HIV/AIDS Drugs Overview
is a serious lifelong disease that affects approximately 1.1 million people in the
United States, according to the Centers
for Disease Control and Prevention (CDC).
a type of infection that weakens the immune system. As a sexually transmitted
disease, it can spread from person to person through contact with semen or
vaginal secretions. Having unprotected sex with an infected partner is one way
to become infected with the virus. The virus can also spread through contact
with infected blood. So, having a blood transfusion and sharing needles with an
infected person increases your risk. The blood supply is carefully screened for
possible infectious agents like viruses.
Transfusion remains a way to be infected, but it’s very unlikely to
contract HIV through a blood transfusion today.
there’s no cure for HIV. If left untreated, the virus can progress and develop
into AIDS in about 10 years on average, according to the Mayo
Howver, even if you're infected with the virus, it's possible to live an
active, symptom-free life. The key is receiving an early diagnosis and getting
treatment to stop the virus from multiplying.
think you've been exposed to HIV, a blood test can check your blood for HIV
antibodies or a protein created by the virus. Testing is the one way to know
whether you've been infected with the virus. HIV may cause few or no symptoms
in the early stages. Talk to your doctor or local clinic about testing and
possible treatment options.
diagnosis may be devastating and frightening, but you can enjoy a longer,
healthier life with treatment. If you are infected by HIV, you will probably
have to take antiretroviral therapy (ART) for the rest of your life.
there are five classes of drugs approved for the treatment of HIV/AIDS. These
medications interfere with specific parts of the HIV life cycle. These drugs
don’t destroy the virus, but they can slow the progression of HIV and delay or
even prevent an AIDS diagnosis.
Nucleoside Reverse Transcriptase
was the first class of drugs available for the treatment of HIV/AIDS. These powerful
medications block reverse transcriptase, which is an enzyme that replicates the
genetic material of viruses such as HIV. Blocking this enzyme stops HIV from
making copies of its genetic material (RNA). Drugs within this class include:
Transcriptase Inhibitors (NNRTIs)
in this class also block reverse transcriptase action. They do this by attaching
to and modifying this enzyme in a way different than the NRTIs. The end result is the same, which stops HIV
from replicating its genetic material. NNRTI drugs include:
Protease Inhibitors (PIs)
medications block HIV-protease, which is a critical enzyme for the production
of new copies of HIV. Taking this drug stops HIV from multiplying and reduces
the level of virus in your blood. Protease inhibitor medications include:
Fusion and Entry Inhibitors
classes of antiviral medication stop HIV from entering healthy CD4 cells, which
are both important cells for normal immune function in the body as well as the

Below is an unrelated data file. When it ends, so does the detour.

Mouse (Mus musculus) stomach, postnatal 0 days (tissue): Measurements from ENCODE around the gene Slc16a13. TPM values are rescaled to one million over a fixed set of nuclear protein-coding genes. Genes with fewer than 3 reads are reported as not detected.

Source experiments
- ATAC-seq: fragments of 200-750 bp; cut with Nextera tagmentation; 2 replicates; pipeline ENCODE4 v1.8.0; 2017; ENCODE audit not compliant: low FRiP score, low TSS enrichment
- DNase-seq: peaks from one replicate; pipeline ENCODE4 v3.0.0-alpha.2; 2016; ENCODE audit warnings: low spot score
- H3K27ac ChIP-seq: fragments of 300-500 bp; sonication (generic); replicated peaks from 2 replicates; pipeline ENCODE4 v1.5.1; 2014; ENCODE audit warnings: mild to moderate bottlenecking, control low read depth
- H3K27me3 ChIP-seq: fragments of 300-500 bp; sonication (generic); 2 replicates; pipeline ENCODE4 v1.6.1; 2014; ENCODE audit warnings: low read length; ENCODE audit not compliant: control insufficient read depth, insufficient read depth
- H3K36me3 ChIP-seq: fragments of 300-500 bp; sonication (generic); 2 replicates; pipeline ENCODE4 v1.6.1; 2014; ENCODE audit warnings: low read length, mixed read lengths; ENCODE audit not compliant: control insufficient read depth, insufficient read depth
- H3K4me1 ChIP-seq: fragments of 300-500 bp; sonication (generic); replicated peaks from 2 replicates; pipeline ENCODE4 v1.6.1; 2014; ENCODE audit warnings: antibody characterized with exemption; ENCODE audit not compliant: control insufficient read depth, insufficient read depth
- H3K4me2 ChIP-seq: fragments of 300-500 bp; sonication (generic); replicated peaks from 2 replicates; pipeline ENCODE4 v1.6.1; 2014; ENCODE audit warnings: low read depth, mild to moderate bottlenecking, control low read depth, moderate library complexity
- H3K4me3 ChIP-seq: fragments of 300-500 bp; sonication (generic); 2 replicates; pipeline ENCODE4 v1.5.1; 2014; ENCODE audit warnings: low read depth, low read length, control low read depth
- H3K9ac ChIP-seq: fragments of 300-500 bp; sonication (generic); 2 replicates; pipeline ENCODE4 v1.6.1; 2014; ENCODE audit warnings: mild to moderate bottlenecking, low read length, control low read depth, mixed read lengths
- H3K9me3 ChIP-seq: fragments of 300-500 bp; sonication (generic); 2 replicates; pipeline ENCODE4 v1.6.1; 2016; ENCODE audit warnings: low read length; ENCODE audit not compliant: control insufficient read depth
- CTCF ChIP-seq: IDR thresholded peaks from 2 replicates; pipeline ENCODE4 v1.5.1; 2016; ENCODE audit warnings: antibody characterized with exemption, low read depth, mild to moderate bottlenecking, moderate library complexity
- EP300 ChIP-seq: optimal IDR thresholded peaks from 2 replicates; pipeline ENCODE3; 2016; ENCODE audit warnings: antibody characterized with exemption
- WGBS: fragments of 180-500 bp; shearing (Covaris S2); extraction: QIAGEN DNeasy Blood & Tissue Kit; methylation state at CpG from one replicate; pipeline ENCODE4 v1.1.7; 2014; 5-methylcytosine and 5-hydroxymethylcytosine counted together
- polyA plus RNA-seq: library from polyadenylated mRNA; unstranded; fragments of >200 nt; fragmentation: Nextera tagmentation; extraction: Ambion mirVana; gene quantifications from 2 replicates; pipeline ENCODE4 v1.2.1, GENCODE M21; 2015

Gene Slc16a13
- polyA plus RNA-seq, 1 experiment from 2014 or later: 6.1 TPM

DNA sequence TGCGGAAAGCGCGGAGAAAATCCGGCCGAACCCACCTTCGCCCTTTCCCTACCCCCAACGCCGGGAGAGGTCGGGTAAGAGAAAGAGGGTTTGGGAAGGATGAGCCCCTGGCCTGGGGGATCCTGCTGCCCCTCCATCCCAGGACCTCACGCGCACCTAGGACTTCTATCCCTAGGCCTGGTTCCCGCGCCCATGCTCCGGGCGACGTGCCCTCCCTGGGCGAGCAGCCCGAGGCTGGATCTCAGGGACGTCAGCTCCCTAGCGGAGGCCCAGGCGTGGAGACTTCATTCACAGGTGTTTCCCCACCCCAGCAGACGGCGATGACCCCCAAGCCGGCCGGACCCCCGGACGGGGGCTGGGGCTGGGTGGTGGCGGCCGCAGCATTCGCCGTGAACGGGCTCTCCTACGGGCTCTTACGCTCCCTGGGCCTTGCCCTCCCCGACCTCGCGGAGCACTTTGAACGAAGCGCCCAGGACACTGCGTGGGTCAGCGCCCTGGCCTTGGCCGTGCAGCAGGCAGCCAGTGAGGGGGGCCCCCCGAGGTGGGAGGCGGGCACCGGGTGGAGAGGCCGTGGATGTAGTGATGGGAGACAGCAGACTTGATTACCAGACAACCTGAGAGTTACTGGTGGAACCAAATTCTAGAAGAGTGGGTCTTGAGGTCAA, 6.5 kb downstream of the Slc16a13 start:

primary target cells for HIV infection. These drugs include enfuviritide
(Fuzeon) and maraviroc (Selzentry).
the newer classes of antiviral drugs used for the treatment of HIV/AIDS, these medications
block HIV-integrase, an enzyme that inserts the genetic material of HIV into the
DNA of the infected cell. This stops the virus from multiplying and spreading
to other cells. These drugs include dolutegravir (Tivicay) and raltegravir
HIV/AIDS Medication Risks
about every medication has risks or side effects. Antiviral medications that
treat HIV/AIDS are no exception. Side effects of these drugs vary by person and
depend on the type of medication. Common side effects may include:
side effects are temporary and gradually go away. You may experience long-term
side effects like a decrease in bone density or abnormal blood sugar levels.
used to treat HIV and AIDS may also interfere with medicines taken for other
health conditions, thus either reducing the drugs’ effectiveness or causing an
entirely unwanted side effect.
the major problems with HIV medications is that some people eventually develop
strains of HIV that are resistant to one or more of the antiretroviral drugs. A
way to reduce the risk of this occurring is giving the drugs in combinations of
three or more. These combinations help stop HIV’s ability to replicate and
decrease the likelihood that the virus will become resistant. It’s important
that HIV patients always take all of their antiviral medications on schedule,
every day. Failure to do so may lead to
the development of resistance. Sometimes the virus will become resistant to an
entire category of drug, not just one of those you had been taking.
for HIV has made enormous strides over the past 30 years. However, it remains
complex and requires much attention from people undergoing the treatment and
their doctors. HIV is controllable with current therapies, but it is not
curable. This means that despite treatment, HIV may eventually continue to
multiply and progress to AIDS.
HIV/AID Medication Conclusion
order to control HIV and stop the virus from multiplying, your doctor may
prescribe a combination of antiviral medications. It’s important that you
follow your doctor's treatment plan and take medication as prescribed.
also need to complete follow-up testing as recommended by your doctor. This
will include testing the number of T cells in your blood (CD4 count) and the
amount of virus in your blood (viral load). These numbers let your doctor know
whether medication is working to suppress the virus.